We assessed the factors associated with hospital admission in Ontario, Canada, across age-specific and sex-specific groups. Data from the cross-sectional, population-based 1990 Ontario Health Survey (OHS) were used to examine the relationships between hospital admission and sociodemographic, health care need, psychosocial, and lifestyle factors. The OHS sample of 42,698 adults aged > or = 16 years, weighted to represent more than 7 million Ontarians, was used. Hospitalization rates per 1000 in the prior year were 130 for men and 203 for women. The higher rates for women are attributed in part to admissions related to childbearing. Women who delivered a child in the year before the OHS were excluded from subsequent analyses. Multivariate logistic regression models revealed that health care need (increasing number of health problems, fair/poor health status, older age) was the most important factor associated with higher hospitalization rates for men. For women, in addition to health care need, psychosocial (low/average well-being) and sociodemographic factors (married, low income, unemployed, English/French spoken in the home) were related to higher hospital utilization. Health care need is the most important factor for describing hospital use in men and women. However, rates of hospital utilization for women are more sensitive to sociodemographic factors even in a setting with universal health insurance. This suggests that among women, societal factors may exist that relate to potential disparities in access to health services. Efforts to assess how these factors operate are necessary to aid the development of interventions to minimize disparities that may exist.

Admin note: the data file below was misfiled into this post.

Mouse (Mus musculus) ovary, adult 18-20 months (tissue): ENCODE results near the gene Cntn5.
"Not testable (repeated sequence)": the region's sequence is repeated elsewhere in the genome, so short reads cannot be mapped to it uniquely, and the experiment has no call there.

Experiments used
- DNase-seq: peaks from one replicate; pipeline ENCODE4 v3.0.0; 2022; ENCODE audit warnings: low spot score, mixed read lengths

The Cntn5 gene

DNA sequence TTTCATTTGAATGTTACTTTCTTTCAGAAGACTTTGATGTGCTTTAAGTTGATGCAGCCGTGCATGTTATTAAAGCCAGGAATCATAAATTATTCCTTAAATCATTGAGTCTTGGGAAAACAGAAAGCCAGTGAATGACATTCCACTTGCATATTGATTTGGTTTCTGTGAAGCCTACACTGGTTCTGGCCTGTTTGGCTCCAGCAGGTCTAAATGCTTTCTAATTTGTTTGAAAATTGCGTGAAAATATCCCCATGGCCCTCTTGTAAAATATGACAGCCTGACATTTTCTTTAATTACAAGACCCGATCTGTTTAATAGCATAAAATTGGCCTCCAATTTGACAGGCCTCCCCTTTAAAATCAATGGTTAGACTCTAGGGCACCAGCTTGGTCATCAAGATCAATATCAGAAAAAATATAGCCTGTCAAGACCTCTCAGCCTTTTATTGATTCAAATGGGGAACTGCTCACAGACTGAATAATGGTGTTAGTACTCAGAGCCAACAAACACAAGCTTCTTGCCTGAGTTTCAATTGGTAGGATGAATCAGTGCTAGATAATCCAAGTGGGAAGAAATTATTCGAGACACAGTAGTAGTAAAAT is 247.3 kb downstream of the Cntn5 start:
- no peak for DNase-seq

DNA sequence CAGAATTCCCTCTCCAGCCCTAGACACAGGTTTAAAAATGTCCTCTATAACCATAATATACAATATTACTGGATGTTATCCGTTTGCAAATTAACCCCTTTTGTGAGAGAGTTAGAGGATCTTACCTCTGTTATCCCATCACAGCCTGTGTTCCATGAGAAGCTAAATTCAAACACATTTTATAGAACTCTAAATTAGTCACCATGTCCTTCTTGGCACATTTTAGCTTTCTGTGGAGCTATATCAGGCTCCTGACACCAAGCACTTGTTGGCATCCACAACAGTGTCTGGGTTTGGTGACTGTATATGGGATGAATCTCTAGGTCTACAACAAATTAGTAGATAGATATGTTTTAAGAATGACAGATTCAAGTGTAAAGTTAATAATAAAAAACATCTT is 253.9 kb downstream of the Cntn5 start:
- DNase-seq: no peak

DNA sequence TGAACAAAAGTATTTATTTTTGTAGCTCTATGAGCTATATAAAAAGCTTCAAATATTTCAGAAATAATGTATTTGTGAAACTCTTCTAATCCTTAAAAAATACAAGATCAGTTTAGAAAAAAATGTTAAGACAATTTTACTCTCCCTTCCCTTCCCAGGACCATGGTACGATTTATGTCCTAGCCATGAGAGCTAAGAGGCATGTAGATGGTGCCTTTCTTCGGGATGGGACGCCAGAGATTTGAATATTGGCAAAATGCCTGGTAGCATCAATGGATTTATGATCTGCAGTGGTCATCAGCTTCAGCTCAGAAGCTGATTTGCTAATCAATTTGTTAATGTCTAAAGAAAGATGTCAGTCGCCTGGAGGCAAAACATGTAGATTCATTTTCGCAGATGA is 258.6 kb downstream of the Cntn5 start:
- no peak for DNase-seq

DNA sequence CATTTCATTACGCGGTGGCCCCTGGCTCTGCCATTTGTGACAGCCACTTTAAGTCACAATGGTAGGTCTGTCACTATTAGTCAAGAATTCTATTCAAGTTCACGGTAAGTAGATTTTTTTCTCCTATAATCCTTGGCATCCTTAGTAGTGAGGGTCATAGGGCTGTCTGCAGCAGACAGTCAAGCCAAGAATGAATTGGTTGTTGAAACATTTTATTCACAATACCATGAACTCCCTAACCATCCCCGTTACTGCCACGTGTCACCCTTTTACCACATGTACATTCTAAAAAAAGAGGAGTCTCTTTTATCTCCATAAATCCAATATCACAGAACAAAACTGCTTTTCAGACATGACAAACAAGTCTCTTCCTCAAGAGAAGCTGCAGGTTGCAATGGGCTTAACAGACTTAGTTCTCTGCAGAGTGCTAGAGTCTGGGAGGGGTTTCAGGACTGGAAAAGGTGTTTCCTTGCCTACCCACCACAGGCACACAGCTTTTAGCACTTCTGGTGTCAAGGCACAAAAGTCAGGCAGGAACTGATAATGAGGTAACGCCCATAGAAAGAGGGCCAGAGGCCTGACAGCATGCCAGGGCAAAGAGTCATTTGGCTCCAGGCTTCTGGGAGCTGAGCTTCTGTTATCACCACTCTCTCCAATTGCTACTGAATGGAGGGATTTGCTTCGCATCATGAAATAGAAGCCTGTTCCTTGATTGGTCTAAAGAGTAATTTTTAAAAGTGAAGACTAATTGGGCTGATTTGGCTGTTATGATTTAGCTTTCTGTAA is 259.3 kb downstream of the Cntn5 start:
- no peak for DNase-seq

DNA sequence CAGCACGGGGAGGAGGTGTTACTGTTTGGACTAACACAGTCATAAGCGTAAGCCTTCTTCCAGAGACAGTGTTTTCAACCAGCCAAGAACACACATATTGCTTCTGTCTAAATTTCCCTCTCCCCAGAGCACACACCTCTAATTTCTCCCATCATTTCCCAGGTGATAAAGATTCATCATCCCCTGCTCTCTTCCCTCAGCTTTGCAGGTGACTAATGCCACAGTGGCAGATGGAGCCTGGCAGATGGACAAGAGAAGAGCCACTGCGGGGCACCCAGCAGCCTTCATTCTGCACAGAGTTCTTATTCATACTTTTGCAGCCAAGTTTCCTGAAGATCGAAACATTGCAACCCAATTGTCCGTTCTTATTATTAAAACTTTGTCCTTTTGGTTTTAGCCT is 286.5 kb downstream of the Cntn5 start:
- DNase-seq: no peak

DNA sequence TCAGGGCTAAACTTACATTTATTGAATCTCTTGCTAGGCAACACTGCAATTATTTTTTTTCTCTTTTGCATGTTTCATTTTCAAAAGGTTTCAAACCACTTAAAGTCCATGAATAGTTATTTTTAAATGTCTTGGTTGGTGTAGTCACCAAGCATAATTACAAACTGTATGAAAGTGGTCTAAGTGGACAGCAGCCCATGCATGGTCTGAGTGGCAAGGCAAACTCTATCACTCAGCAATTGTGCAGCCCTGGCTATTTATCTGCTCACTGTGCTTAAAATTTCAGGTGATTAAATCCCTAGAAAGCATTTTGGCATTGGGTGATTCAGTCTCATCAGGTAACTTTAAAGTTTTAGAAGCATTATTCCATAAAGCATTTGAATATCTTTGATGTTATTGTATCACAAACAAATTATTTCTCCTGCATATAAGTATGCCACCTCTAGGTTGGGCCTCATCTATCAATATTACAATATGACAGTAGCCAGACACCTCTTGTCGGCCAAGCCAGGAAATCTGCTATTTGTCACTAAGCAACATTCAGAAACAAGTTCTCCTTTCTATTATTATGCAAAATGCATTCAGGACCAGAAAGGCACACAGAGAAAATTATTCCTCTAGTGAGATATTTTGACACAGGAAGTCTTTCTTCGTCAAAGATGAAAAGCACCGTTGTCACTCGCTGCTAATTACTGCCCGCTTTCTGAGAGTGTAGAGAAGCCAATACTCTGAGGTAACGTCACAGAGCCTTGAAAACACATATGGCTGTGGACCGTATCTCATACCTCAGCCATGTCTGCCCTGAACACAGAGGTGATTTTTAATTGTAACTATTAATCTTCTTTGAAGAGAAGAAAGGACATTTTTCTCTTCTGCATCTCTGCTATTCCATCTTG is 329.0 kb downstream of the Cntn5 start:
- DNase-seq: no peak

Equity in health care